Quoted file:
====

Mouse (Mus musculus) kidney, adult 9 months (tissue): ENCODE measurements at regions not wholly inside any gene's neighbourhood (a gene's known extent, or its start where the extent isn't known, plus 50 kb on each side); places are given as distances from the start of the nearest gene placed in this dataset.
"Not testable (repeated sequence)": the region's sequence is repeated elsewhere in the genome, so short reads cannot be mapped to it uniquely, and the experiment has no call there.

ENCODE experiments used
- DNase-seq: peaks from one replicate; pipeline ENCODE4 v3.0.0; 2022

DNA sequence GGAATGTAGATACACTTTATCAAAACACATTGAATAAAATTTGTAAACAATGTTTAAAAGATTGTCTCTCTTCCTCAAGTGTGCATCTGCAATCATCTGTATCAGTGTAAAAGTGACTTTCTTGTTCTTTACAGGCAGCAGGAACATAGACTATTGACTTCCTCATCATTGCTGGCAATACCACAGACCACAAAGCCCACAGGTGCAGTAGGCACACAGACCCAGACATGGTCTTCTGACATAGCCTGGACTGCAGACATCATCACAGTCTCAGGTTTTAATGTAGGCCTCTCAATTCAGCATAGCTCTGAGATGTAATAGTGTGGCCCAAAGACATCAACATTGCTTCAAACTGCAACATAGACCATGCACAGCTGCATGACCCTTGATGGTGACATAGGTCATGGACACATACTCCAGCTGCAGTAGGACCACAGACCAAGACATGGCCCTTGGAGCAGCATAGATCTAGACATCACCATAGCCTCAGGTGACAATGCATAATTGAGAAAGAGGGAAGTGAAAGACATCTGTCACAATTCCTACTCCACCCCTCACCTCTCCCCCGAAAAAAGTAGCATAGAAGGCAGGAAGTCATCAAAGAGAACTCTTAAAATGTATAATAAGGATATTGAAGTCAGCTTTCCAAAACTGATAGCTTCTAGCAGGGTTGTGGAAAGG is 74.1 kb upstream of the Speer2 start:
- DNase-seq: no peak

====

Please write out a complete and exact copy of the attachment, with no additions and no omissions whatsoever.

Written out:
Mouse (Mus musculus) kidney, adult 9 months (tissue): ENCODE measurements at regions not wholly inside any gene's neighbourhood (a gene's known extent, or its start where the extent isn't known, plus 50 kb on each side); places are given as distances from the start of the nearest gene placed in this dataset.
"Not testable (repeated sequence)": the region's sequence is repeated elsewhere in the genome, so short reads cannot be mapped to it uniquely, and the experiment has no call there.

ENCODE experiments used
- DNase-seq: peaks from one replicate; pipeline ENCODE4 v3.0.0; 2022

DNA sequence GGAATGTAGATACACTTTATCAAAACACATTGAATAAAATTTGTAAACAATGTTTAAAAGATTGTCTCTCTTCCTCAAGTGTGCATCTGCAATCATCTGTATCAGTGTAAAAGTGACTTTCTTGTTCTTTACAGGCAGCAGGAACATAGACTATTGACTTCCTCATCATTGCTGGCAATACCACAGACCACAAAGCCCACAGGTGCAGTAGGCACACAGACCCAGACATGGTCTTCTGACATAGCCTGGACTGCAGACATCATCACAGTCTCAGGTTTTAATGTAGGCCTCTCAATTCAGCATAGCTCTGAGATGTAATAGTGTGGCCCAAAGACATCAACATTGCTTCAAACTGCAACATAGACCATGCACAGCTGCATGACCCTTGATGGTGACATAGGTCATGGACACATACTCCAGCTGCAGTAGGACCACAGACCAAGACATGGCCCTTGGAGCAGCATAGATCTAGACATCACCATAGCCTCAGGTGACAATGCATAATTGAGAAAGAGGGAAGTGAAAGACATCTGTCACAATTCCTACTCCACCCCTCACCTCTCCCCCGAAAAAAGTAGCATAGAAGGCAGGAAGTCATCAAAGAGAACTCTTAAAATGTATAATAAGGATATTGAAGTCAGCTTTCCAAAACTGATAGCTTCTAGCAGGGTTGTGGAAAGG is 74.1 kb upstream of the Speer2 start:
- DNase-seq: no peak